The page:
Travellers arriving or departing on international flights at Orlando International Airport will soon not have to show their passports or even a boarding pass to get on their plane: scanners will identify them by their face, instead.
The Orlando Sentinel reports that the central Florida airport will be the first to use facial recognition technology to identify all international passengers. The airport is expanding a pilot programme tested in cooperation with British Airways over the past several months.
Instead of handling paper documents, boarding passengers will queue in turnstile-like lanes, stepping onto yellow footprints and looking into a camera to have their face scanned. The scan will then be compared to images obtained from passports or other travel documents to confirm identity.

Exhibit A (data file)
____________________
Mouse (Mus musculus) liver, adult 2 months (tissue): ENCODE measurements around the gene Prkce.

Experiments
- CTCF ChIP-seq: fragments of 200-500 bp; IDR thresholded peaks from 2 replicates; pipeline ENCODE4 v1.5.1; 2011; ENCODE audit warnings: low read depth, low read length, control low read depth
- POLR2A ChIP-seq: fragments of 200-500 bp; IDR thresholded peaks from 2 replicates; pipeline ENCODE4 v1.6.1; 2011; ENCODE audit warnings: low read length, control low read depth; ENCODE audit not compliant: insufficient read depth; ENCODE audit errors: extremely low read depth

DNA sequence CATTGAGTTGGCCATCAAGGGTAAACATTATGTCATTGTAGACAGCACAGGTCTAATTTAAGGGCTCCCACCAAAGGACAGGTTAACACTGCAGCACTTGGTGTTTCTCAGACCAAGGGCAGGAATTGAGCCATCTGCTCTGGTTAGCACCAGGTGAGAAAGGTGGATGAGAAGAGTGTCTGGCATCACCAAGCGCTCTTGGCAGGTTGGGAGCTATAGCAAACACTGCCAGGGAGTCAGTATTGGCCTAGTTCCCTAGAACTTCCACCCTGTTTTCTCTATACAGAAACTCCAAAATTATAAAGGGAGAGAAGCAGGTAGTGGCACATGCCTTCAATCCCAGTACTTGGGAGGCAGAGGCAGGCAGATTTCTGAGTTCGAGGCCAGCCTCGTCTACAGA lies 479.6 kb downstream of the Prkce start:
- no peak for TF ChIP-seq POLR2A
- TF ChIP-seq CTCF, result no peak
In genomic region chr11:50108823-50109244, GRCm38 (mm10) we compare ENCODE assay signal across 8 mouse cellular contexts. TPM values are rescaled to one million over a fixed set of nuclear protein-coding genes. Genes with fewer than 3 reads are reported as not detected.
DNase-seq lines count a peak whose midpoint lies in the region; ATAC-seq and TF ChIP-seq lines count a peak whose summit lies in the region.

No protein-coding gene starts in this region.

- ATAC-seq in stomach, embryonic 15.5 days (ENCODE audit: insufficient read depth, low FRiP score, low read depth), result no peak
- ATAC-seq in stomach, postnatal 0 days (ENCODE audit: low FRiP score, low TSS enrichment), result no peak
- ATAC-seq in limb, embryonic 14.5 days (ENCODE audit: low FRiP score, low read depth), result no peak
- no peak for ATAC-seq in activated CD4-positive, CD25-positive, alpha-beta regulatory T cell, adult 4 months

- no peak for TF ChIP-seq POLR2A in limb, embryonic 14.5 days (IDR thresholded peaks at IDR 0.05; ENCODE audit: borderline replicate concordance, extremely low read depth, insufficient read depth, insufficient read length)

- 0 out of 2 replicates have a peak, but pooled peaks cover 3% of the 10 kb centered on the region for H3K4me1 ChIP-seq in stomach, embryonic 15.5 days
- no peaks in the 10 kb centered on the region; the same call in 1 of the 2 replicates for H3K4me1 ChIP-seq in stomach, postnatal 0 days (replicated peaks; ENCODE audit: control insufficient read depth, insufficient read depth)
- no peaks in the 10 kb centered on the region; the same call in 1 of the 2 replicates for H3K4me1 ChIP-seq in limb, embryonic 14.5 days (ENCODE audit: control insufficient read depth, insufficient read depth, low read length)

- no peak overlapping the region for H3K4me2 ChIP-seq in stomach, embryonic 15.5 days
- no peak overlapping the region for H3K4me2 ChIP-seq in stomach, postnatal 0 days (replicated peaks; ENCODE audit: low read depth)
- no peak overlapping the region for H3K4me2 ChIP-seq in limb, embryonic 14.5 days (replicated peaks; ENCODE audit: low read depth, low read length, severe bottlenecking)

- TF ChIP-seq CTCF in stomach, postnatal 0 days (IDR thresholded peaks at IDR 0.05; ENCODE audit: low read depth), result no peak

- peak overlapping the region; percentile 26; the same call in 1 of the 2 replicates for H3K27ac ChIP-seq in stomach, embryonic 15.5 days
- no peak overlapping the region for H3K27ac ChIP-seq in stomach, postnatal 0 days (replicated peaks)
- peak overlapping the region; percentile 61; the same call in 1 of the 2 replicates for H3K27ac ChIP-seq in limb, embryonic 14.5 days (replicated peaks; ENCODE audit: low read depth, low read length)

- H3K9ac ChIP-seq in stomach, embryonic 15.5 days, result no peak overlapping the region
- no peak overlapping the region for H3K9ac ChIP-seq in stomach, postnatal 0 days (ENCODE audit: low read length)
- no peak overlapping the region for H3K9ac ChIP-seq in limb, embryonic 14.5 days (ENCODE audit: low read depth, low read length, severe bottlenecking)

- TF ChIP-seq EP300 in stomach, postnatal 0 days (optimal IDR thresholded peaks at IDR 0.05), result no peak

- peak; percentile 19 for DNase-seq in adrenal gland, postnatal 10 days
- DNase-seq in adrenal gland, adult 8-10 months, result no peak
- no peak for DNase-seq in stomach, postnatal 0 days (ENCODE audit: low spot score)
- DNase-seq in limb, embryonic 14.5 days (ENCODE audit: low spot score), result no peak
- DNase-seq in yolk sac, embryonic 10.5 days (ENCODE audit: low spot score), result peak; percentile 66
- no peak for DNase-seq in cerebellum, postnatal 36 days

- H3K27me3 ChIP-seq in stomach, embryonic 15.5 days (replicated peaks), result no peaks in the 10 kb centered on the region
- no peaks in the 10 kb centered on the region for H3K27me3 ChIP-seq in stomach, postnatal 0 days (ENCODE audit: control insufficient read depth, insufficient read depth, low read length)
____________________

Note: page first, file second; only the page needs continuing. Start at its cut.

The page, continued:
Airport officials said that installation of the equipment will happen over the course of the summer at gates operated by the 24 international carriers in Orlando. Scanners also will be installed at two border checkpoints.
Proponents of the system say it will reduce boarding time, and insist that images of US citizens will be discarded within two weeks. However, images of foreign travellers will be retained more or less permanently — 75 years, according to US Customs and Border Protection officials.